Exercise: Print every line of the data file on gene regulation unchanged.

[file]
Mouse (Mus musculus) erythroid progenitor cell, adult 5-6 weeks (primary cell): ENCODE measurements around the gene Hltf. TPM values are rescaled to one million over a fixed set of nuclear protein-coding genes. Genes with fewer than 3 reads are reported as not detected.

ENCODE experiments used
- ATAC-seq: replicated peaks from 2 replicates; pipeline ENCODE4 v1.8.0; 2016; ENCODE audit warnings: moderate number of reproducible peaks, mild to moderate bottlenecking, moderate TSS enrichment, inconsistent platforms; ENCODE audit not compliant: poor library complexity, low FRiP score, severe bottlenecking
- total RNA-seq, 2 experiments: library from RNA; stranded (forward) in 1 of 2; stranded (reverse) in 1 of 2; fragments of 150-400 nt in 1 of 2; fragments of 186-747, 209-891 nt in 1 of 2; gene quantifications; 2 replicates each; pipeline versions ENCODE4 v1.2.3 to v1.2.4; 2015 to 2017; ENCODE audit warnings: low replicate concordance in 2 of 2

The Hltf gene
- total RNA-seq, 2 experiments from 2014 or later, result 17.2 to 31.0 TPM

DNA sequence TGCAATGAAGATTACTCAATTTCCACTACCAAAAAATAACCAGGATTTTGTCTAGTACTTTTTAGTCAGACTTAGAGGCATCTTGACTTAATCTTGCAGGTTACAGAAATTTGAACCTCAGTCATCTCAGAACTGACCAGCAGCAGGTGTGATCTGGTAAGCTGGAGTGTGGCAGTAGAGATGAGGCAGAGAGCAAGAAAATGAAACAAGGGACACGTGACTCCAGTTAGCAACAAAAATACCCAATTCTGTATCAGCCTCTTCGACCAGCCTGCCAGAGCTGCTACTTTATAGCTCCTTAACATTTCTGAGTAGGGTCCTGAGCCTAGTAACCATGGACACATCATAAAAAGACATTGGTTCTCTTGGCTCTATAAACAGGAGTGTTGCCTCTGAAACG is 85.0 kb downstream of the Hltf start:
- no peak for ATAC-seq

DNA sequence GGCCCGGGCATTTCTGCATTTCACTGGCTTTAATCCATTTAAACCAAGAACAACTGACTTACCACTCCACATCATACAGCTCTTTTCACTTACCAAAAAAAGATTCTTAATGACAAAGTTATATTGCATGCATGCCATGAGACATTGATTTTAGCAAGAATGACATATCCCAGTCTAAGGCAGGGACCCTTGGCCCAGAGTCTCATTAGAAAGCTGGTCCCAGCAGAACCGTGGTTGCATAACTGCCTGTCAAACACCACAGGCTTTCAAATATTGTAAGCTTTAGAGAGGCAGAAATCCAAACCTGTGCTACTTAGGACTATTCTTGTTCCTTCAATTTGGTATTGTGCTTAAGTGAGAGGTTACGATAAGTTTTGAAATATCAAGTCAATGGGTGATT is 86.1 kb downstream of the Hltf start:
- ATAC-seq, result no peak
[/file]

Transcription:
Mouse (Mus musculus) erythroid progenitor cell, adult 5-6 weeks (primary cell): ENCODE measurements around the gene Hltf. TPM values are rescaled to one million over a fixed set of nuclear protein-coding genes. Genes with fewer than 3 reads are reported as not detected.

ENCODE experiments used
- ATAC-seq: replicated peaks from 2 replicates; pipeline ENCODE4 v1.8.0; 2016; ENCODE audit warnings: moderate number of reproducible peaks, mild to moderate bottlenecking, moderate TSS enrichment, inconsistent platforms; ENCODE audit not compliant: poor library complexity, low FRiP score, severe bottlenecking
- total RNA-seq, 2 experiments: library from RNA; stranded (forward) in 1 of 2; stranded (reverse) in 1 of 2; fragments of 150-400 nt in 1 of 2; fragments of 186-747, 209-891 nt in 1 of 2; gene quantifications; 2 replicates each; pipeline versions ENCODE4 v1.2.3 to v1.2.4; 2015 to 2017; ENCODE audit warnings: low replicate concordance in 2 of 2

The Hltf gene
- total RNA-seq, 2 experiments from 2014 or later, result 17.2 to 31.0 TPM

DNA sequence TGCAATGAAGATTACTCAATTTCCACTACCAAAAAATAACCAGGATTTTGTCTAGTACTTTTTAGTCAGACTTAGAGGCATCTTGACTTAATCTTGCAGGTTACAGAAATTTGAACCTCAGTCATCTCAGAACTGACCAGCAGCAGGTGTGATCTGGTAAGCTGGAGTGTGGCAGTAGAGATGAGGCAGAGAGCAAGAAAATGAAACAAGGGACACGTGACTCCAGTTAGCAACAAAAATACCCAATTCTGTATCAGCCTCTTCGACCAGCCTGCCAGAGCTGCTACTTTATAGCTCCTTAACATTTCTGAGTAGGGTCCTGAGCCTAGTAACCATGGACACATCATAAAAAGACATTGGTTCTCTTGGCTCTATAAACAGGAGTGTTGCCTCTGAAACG is 85.0 kb downstream of the Hltf start:
- no peak for ATAC-seq

DNA sequence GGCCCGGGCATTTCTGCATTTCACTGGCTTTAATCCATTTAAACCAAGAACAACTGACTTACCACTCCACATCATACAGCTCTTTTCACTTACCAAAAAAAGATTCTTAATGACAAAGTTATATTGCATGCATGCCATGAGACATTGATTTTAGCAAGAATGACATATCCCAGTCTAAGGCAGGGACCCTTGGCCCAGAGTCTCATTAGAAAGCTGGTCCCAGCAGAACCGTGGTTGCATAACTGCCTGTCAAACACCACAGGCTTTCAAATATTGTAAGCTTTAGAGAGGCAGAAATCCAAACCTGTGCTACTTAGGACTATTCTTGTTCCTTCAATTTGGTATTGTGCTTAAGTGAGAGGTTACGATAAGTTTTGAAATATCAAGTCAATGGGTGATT is 86.1 kb downstream of the Hltf start:
- ATAC-seq, result no peak